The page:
Puerto Rican Governor Garcia Padilla said during a visit to Spain that Puerto Rico is “a nation.” This is not the case, under any legal definition of “nation.” Puerto Rico is a territory, a possession of the United States, and has been ever since Spain ceded Puerto Rico to the United States in 1898. Spain has not asked for Puerto Rico’s return, but the United States could in theory cede Puerto Rico back to Spain by an act of Congress. Clearly, Puerto Rico is not a nation.
Among African countries, things are not so clear. The United Nations lists 58 African entities under “regions, geographical sub-regions, and selected economic and other groupings.” 54 African nations are recognized by the United Nations. The African Union includes 54 countries — but it does not include Morocco, which is a nation by all recognized criteria and has been a member of the U.N. since 1956, when it gained independence from France.
There is also Somaliland, which seceded from Somalia in 1991 and has many of the accoutrements of a sovereign nation, including its own currency and a president. The United Nations does not recognize Somaliland and neither does Somalia or the other nations in the region.
While Somaliland is the quasi-nation with the strongest claim to nationhood, there are other entities in Africa which have declared themselves independent countries but which are not recognized by the countries around them as nations.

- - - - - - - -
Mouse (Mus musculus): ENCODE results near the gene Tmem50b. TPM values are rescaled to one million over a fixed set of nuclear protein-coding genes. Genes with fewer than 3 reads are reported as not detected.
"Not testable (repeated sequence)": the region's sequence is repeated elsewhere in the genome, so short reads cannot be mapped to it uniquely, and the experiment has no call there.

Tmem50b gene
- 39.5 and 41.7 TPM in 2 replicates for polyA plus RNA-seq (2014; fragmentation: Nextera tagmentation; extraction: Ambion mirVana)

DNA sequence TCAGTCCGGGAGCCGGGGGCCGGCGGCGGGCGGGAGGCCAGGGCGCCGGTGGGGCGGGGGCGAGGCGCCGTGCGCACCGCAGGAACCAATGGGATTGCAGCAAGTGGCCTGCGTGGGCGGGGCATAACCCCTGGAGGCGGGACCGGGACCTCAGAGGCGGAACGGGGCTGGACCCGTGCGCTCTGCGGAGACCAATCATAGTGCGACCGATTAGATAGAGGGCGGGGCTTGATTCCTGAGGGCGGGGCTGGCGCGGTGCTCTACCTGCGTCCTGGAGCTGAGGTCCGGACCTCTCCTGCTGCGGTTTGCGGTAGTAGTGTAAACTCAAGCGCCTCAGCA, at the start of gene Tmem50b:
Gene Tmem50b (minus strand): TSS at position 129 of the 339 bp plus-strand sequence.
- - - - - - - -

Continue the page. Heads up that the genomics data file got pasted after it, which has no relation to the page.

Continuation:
Africacheck concludes that there are 55 nations recognized by the African Union or the United Nations or both.
The uncertainty about the geopolitical divisions in Africa has not benefited the continent as a whole, nor the uncertain quasi-nations. Puerto Rico can be sure, based on recent history , that the United States will not recognize Puerto Rico as a nation unless it declares independence. For example, Colin Powell wrote in 2003,
The department reiterates that the U.S. federal government is responsible for Puerto Rico’s foreign affairs. Puerto Rico is an unincorporated territory of the United States with commonwealth status. The U.S. federal government has full responsibility for the conduct of foreign relations of all areas subject to United States jurisdiction, including all U.S. states, territories, and possessions.
Without recognition by the United States, Puerto Rico cannot expect rec0gnition as a nation by the United Nations either. Claiming to be “a nation” in the absence of recognition of nationhood has few benefits.